THE ART OF COFFEE: BALZAC’S COFFEE ROASTERS
BY CHRIS TIESSEN
‘The story of my business is the story of coffee,’ notes Founder and President of Balzac’s Coffee Roasters, Diana Olsen. We are sitting at a two-seater inside her Guelph location. It’s a favourite destination of mine: located at the foot of downtown Guelph just across from the farmers’ market to the east and Guelph’s landmark basilica, the Church of Our Lady, to the north. In the middle of it all. ‘Of course,’ I respond, while wondering how I’m going to focus this story on coffee when I’ve already planned to write about something else.
I know the coffee is great. Amazing, really. But I want to write about the posters – those distinct pieces of artwork created for each Balzac’s coffee shop, posters that help establish unique ‘identities’ for every location while allowing the company’s overall aesthetic brand to remain consistent. And identifiable. Invoking the coffeehouses of nineteenth-century Paris.
‘We’ll talk coffee, of course,’ I offer. ‘But first – tell me about the posters.’ I’m looking across the beautifully-appointed space with its massive wood counters, exquisitely-detailed floor, central harvest table, to the poster artwork created for this Guelph location. It’s been executed from the perspective of a Balzac’s customer (tourist? Guelph resident? university student?) writing a postcard to someone special. The cursive script on the poster reads: ‘With love, for coffee, from the Royal City.’ The poster features local landmarks. ‘I chose to include the Gryphon [a landmark sculpture located on the edge of campus at Gordon and Stone] because I absolutely adore it,’ Diana says. ‘And the beautiful church because it screams Guelph – and you can see it from this location.’
‘After completing the poster, we actually tried to figure out how to perfect a latte art icon for the Guelph location – as a sort of signature,’ Diana says. Before me, on the table, waiting to be enjoyed, is my freshly-brewed latte, inscribed in latte art with a crown representing Guelph – the Royal City.
Diana’s sense of history and place, along with her intricate attention to detail, runs through the Balzac’s business model. ‘I’ve always collected vintage coffee ephemera – tins, advertisements, old coffee posters,’ she says. (Indeed, all Balzac’s locations feature original vintage coffee collectibles.)
I turn our attention to the poster at Kitchener’s Tannery District location. It features a cow (ostensibly) sitting outside The Tannery, drinking a steaming coffee, reading the newspaper. And sporting a scarf, beret and shades. I see the connection between cow and tannery easily enough. ‘But what’s up with his get-up?’ I ask. Without skipping a beat, Diana replies: ‘It’s John Mookovich.’ Then she explains: ‘A number of years ago, actor John Malkovich was filming in Toronto. Each day he’d visit our Distillery location dressed in a scarf, beret and shades. And he’d sit outside, read the paper and enjoy a Balzac’s coffee. When we were opening in The Tannery,’ she adds, ‘this image of John kept coming back to me. After all, The Tannery is in a sense Kitchener’s version of Toronto’s Distillery District. And so we had to put John Malkovich – as Mookovich – on the poster.’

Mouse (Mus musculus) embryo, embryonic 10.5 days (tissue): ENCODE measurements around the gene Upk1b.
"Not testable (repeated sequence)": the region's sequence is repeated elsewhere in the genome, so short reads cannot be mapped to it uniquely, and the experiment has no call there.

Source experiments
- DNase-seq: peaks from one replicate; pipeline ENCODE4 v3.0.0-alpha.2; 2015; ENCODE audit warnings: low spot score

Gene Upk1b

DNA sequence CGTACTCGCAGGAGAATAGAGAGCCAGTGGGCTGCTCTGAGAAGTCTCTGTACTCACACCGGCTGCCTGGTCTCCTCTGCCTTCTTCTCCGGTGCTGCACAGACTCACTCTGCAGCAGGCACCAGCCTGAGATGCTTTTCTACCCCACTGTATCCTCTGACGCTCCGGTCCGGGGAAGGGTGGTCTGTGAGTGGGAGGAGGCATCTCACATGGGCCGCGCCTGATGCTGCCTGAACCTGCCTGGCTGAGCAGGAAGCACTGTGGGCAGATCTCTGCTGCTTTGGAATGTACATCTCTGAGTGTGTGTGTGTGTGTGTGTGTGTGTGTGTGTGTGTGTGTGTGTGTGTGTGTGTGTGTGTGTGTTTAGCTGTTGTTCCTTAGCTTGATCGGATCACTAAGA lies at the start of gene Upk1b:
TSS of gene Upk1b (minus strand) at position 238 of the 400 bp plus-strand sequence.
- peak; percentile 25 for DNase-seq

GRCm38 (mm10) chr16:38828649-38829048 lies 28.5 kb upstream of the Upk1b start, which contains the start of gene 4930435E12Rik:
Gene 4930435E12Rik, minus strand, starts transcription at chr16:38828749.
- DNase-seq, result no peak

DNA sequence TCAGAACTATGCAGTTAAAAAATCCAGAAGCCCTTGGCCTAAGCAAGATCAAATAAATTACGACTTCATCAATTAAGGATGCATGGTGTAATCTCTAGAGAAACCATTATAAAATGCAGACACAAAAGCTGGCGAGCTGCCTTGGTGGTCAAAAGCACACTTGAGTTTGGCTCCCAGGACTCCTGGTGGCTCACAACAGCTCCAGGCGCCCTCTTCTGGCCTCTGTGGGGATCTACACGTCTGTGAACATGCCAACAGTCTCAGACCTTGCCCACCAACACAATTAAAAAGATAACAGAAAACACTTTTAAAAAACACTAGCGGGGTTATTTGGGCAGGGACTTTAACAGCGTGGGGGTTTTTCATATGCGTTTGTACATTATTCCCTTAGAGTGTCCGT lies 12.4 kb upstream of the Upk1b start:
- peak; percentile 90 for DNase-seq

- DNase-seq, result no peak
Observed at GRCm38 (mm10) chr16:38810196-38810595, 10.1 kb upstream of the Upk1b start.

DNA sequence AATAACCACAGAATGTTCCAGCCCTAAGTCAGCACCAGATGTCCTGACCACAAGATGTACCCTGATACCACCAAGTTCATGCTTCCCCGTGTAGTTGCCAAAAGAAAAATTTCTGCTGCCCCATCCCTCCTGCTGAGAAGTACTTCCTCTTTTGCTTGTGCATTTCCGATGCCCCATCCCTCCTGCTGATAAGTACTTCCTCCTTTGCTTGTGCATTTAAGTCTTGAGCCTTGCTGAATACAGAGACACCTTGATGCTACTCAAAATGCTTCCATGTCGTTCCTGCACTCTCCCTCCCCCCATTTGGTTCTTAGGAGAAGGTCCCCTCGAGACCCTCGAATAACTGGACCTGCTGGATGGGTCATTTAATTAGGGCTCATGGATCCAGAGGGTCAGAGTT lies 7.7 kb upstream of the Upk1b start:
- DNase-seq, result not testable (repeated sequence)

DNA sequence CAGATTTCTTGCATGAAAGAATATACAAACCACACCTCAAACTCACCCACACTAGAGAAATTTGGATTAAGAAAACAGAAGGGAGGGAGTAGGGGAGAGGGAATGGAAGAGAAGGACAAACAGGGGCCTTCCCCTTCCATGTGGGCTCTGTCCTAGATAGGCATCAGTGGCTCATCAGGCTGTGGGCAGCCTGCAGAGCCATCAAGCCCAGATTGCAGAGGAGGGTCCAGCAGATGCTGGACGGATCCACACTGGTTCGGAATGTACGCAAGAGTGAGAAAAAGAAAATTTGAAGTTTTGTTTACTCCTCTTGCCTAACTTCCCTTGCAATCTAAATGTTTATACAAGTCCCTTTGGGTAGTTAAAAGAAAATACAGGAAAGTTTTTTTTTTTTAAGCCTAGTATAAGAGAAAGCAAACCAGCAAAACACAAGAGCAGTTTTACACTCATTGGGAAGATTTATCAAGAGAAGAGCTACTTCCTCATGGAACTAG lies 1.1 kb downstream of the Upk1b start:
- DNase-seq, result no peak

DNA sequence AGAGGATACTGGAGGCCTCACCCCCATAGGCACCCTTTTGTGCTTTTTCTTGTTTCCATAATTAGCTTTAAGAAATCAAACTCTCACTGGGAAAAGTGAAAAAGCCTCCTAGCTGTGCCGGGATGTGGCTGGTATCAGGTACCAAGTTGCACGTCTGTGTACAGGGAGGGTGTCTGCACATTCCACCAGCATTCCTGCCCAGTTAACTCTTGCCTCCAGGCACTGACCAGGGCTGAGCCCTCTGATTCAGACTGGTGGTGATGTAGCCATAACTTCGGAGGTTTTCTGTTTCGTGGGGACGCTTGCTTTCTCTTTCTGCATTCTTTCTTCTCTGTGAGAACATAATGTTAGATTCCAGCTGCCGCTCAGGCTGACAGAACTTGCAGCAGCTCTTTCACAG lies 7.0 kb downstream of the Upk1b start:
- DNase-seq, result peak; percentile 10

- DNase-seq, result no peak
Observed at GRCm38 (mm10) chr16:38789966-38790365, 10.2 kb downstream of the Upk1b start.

Local. Specific. Playful. Yorick’s skull, held by Shakespeare’s Hamlet, dominates the Stratford poster, for example. And Waterloo. Well, this one, at time of publication, has yet to be finished. ‘I’ve brought a preliminary sketch with me, though,’ Diana notes. A sketch by her. Then a draft of the poster for her new Balzac’s Kingston location by Alayna Paquette – the artist who has transformed all of Diana’s poster ideas, sketches, into final artwork.
I imagine gathering up these sketches to begin my own collection of coffee ephemera. But Diana changes the subject: ‘So let’s talk coffee.’
Talk turns to single origin beans as Balzac’s Director of Coffee, Will Thorburn, joins us. And blends. And experimenting with small quantities of fresh beans seasonally-sourced, from across the globe. And the business’s trademarked marble blend roasts, in which three different beans are roasted to three different darknesses and then blended together. Coffee and coffee lore. The fact that Balzac’s Blend was concocted based on the writings of Honore de Balzac, for example, who wrote down recipes reflecting his favourite – homemade – blends.
It’s fascinating stuff. A peek into another small universe. What Diana and Will accomplish with Balzac’s coffee is luscious and artful. Still my mind lingers on poster designs. And coffee ephemera. And other categories that lend a whole new meaning to ‘the art of coffee.’